JIS News

Story Highlights

  • The National Council on Drug Abuse (NCDA) will be spending some $333 million over a three-year period on a public education programme, to discourage the use of marijuana among specific groups in society.
  • The campaign dubbed, ‘Ganja: Know the Facts, Know How to Act’, was officially launched during a press briefing, held at the Ministry of Health, in New Kingston, on July 9.
  • The amendments to the Dangerous Drugs Act make possession of two ounces or less of ganja a non-criminal but ticketable offence.

The National Council on Drug Abuse (NCDA) will be spending some $333 million over a three-year period on a public education programme, to discourage the use of marijuana among specific groups in society.

This programme will target several stakeholders, with a major focus on youth, in response to the amendments to the Dangerous Drugs Act, which was passed into law by the House of Representatives on February, 24, 2015.

The campaign dubbed, ‘Ganja: Know the Facts, Know How to Act’, was officially launched during a press briefing, held at the Ministry of Health, in New Kingston, on July 9.

In his address, Minister of Health, Hon. Dr. Fenton Ferguson, informed that research has shown that certain groups, such as adolescents, pregnant women/unborn child and people with a disposition towards mental disorders, are significantly more likely to be harmed by cannabis (ganja) misuse.

“Anecdotal evidence from physicians also points to an early onset of symptoms of psychosis. What this means is that persons who have some mental challenges are becoming sick at a very early stage and symptoms are usually more severe. This leads to further demand on the health sector for providing earlier treatment and management of these illnesses,” Dr. Ferguson said.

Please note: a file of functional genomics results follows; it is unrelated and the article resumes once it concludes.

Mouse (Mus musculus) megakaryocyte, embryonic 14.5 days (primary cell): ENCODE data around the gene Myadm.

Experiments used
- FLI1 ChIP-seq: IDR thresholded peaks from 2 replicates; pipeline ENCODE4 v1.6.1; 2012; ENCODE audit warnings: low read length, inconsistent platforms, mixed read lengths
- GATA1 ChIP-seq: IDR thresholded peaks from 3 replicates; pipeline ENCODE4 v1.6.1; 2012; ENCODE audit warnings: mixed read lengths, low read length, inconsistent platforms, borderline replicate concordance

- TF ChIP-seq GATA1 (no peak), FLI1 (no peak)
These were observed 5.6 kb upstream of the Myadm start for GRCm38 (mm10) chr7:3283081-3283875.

He added that given this knowledge, the public education campaign is coming at a most opportune time.

The Minister  noted that there will be several elements to the programme, including the involvement of media,  school programme strengthening, research, surveillance and stakeholder cooperation, including extensive activities at the community level.

“The general population needs to be made aware and to be encouraged to know all they can about the new legislation and most importantly, behavioural responsibilities in the new legislative environment,” Dr. Ferguson said.

For his part, Executive Director of the NCDA,  Michael Tucker, explained that  through the campaign, the Council is aiming to reduce by 30 per cent, the number of persons arrested by the police for possession  of over two ounces of ganja in public, by the end of 2017.

In addition, the NCDA is also seeking to reduce by 30 per cent, the caseload of the criminal courts for possession of ganja by the end of 2017 and to decrease by 15 per cent, the number of students aged 13-18 who start smoking ganja while still in school.

“The reality is, smoking and/or use of ganja by particular groups is potentially damaging and can impact negatively on the health and well being of these groups,” Mr. Tucker said.

He  acknowledged that ganja has significant medicinal properties, adding that “how we manage the change from legislation to encouraging responsible use and safe implementation, are critical.”

“This information sharing will serve to keep everyone aware and apprised of the various initiatives and provisions in place to reduce or eliminate harm to special groups within the society,” Mr. Tucker said.

The amendments to the Dangerous Drugs Act make possession of two ounces or less of ganja a non-criminal but ticketable offence.

Smoking of ganja in public spaces, or within five metres of such areas is prohibited,  similar to cigarettes.

Public spaces include the workplace, and any place that is accessible to the public, such as sidewalks, bus stops, restaurants, offices, educational institutions, pharmacies, hospitals, areas used by children, supermarkets, and parks.